I post uplifting, inspiring stories. I post tales of my boys and all that they achieve against the odds.
I don’t always tell the flip side. People don’t want to hear stories of failure or hardship.
Well, perhaps they do, misery memoirs seem to sell well. Do they want to hear other people’s lives are worse than theirs? Is that the attraction? It’s not a competition with children with autism, we all struggle at different times in different ways.
I think there are enough misery stories out there and it’s not really me. Even if at times in the past, I have felt really miserable, I have tried to pick myself up and look forward. The future for us was worth fighting for. We have proved that and now I am in a place where I can write of success and triumph but it was not always so.
I have just finished writing a memoir of the past 18 years. In keeping with our family spirit, it is not a misery memoir. It is a tale of triumph but of course I tell it like it was and how hard it has been. I am currently seeking a new publisher for my second book, another hurdle to get past when I know no one in the publishing industry but as with everything else, I will not give up until I find one.
There is a cost to all of this. A cost to me, personally, to my health and my wellbeing.
I have had adrenal fatigue now for over 8 years. It is a condition which many mothers of ASD children acquire. We are fighters. We need to fight the system to get what our children need, often the right education and support. Sometimes we need to fight our own families and people’s attitude to our children.
Often it is the day to day stress of looking after our children which stresses us. The meltdowns, the fear for a child when you lose them temporarily while outdoors, trying to remain patient and understanding when your child breaks something deliberately. Some days can feel endless and exhausting. Truly physically and mentally exhausting.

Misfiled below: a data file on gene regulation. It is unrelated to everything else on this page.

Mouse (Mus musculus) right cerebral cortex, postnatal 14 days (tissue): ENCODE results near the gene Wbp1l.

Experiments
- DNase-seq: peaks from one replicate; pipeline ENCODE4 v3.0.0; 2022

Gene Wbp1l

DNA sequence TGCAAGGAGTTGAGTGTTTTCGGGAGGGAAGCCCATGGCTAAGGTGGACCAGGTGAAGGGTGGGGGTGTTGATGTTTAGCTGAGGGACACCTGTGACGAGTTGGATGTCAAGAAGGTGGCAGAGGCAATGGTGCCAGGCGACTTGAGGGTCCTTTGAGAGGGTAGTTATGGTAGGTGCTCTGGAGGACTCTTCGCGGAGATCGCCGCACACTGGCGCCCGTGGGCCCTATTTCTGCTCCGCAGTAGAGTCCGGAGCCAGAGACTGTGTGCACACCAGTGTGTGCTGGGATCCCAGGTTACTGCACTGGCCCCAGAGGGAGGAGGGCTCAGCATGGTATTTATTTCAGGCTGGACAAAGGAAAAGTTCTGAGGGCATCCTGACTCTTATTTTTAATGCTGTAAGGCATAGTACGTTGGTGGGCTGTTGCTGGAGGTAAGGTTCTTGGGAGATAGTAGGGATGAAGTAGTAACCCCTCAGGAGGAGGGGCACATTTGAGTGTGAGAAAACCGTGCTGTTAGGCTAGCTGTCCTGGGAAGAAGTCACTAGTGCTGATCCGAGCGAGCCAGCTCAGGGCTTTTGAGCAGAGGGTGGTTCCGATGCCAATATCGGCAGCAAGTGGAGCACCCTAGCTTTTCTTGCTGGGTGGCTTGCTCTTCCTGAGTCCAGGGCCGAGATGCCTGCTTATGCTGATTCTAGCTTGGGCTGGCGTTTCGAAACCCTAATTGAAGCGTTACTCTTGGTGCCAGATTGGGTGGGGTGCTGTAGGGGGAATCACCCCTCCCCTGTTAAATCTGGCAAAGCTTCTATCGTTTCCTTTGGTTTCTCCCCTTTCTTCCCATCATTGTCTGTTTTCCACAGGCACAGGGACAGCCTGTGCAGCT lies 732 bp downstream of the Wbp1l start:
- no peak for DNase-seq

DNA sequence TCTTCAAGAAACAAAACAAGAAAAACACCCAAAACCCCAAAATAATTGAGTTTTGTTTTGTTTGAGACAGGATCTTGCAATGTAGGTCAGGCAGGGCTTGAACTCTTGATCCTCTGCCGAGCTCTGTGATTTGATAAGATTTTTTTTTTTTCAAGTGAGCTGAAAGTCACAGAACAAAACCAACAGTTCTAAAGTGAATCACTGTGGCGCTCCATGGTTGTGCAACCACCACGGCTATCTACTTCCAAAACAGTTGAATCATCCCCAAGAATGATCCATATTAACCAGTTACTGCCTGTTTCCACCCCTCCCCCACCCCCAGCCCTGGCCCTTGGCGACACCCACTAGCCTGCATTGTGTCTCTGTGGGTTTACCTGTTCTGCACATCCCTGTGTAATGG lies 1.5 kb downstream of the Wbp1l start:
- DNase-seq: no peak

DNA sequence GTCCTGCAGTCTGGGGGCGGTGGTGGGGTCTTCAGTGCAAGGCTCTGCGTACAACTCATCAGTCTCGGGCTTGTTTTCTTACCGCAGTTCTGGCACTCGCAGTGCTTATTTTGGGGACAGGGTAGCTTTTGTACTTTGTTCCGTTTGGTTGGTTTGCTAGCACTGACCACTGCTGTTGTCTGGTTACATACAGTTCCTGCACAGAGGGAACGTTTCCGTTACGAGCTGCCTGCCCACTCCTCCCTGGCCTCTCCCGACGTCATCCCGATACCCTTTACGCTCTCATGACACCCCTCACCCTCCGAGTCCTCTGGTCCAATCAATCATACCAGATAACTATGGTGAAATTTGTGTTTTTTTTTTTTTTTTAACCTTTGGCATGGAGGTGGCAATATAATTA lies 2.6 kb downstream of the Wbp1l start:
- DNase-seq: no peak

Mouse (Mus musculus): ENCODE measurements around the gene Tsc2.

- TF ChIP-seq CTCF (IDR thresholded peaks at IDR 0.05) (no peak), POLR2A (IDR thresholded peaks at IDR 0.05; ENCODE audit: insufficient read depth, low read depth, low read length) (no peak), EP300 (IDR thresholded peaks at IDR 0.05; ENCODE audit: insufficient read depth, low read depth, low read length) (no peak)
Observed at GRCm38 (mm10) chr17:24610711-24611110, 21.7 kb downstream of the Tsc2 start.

Then, you fight the LA and you fight again and again. I have fought for four boys over so many years. Inevitably, there is a cost. Financially, tribunals can break you. Funding specialist reports to ensure placements continue costs. Add therapies to the bills.
But the biggest cost is to us, the parents, mentally and physically. My adrenal fatigue was caused by my body being forced to produce high levels of adrenaline over the years on a continual basis. There have been reports that a ASD mother’s level of stress is similar at times to combat stress.
This year, I have been fighting to get a placement for my two older boys. I started the process in December. I knew they would finish their current placement this summer. I was organised. I know the system. At the beginning of March their EHCP meetings took place. All the reports and paperwork were ready and done. It took the LA over four months to sign it off. Four months while I worried about what we would do if they didn’t agree.
They finally signed it off. My adrenaline levels finally came down. But…a day later, the college rang to say they may not be able to start as the LA signed off too late. Too late to recruit staff.
The next day, I ‘crashed’. Crashed adrenally that is. It’s like jet lag and the worst hangover ever, like a bad virus. I felt sick, exhausted, double vision. I needed to go to bed but that isn’t possible.
We are waiting and hoping that they recruit in time for the boys to start their placement. My stress levels are still high.
Behind the scenes of my success stories is an exhausted mother, trusting the universe to provide as I alone can do no more.
Would I do it all again? Would I do everything I have done for my boys? A thousand times yes, yes, yes.
I am reaping the benefits now of all we have done for them. Their successes and triumphs are because of what we have done.
I may be tired but I am happy. I am delighted daily by all that they can do now. We are a truly, happy family. My fatigue is a small price to pay for all of that.